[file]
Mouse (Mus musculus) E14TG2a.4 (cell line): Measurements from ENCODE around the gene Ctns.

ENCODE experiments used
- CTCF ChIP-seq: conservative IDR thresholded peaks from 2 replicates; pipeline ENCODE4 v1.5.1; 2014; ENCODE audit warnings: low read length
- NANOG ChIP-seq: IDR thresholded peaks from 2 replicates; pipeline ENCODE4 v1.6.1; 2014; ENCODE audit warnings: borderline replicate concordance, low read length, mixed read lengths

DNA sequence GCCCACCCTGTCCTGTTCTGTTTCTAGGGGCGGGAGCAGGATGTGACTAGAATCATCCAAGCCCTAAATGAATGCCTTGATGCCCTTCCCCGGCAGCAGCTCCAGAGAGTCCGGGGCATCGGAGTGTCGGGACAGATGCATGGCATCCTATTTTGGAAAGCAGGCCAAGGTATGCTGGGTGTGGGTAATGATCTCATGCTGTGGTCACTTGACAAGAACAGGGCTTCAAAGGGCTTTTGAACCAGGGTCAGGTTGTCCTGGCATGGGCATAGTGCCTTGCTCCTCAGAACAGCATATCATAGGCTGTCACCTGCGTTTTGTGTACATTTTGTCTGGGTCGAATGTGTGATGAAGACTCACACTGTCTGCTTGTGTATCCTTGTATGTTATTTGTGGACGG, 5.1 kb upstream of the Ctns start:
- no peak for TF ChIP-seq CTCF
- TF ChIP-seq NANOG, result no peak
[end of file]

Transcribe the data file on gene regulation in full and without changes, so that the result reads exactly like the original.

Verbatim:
Mouse (Mus musculus) E14TG2a.4 (cell line): Measurements from ENCODE around the gene Ctns.

ENCODE experiments used
- CTCF ChIP-seq: conservative IDR thresholded peaks from 2 replicates; pipeline ENCODE4 v1.5.1; 2014; ENCODE audit warnings: low read length
- NANOG ChIP-seq: IDR thresholded peaks from 2 replicates; pipeline ENCODE4 v1.6.1; 2014; ENCODE audit warnings: borderline replicate concordance, low read length, mixed read lengths

DNA sequence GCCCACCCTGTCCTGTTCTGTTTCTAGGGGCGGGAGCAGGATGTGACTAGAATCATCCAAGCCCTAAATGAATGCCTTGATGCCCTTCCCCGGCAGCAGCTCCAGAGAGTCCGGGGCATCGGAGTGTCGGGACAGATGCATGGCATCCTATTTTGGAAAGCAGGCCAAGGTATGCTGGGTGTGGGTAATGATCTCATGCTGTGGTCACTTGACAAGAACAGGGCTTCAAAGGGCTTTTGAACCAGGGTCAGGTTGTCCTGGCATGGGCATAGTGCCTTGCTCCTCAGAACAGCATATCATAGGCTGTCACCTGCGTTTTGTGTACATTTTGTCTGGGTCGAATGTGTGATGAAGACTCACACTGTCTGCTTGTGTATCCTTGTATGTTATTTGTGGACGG, 5.1 kb upstream of the Ctns start:
- no peak for TF ChIP-seq CTCF
- TF ChIP-seq NANOG, result no peak